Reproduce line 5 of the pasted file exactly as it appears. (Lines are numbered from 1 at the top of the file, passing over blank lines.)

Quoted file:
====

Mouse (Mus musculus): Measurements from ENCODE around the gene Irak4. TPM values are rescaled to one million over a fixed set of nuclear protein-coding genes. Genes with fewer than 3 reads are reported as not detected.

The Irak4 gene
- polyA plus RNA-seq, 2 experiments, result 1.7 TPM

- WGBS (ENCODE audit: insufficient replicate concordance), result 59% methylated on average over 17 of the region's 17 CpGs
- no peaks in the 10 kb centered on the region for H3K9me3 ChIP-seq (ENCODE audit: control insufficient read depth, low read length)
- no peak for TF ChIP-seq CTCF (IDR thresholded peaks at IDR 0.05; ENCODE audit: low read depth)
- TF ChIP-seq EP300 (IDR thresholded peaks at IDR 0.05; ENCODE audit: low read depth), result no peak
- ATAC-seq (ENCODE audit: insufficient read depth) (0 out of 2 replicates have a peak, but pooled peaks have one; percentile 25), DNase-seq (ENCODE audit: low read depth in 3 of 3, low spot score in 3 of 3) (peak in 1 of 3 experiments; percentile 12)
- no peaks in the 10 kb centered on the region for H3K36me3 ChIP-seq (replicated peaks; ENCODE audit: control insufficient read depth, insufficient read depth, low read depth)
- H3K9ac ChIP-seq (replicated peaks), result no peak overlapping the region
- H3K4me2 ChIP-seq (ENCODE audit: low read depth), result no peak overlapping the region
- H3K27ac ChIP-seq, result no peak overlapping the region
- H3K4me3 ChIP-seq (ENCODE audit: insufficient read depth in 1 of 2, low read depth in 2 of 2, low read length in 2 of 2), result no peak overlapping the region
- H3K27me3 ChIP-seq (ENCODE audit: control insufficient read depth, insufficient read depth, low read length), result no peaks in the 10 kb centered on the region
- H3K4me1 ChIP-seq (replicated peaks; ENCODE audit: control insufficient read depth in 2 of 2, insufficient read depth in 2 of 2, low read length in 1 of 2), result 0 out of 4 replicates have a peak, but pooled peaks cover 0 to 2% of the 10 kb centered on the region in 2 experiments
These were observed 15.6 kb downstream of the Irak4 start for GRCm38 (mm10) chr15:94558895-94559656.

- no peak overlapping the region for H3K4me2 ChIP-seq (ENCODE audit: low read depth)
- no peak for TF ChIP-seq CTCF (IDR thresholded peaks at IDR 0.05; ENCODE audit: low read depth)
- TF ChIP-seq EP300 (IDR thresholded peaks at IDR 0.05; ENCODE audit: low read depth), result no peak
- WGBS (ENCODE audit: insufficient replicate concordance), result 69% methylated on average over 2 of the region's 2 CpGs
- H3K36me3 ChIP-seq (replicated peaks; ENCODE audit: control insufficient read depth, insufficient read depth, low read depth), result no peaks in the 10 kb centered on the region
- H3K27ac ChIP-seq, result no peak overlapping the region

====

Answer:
- no peaks in the 10 kb centered on the region for H3K9me3 ChIP-seq (ENCODE audit: control insufficient read depth, low read length)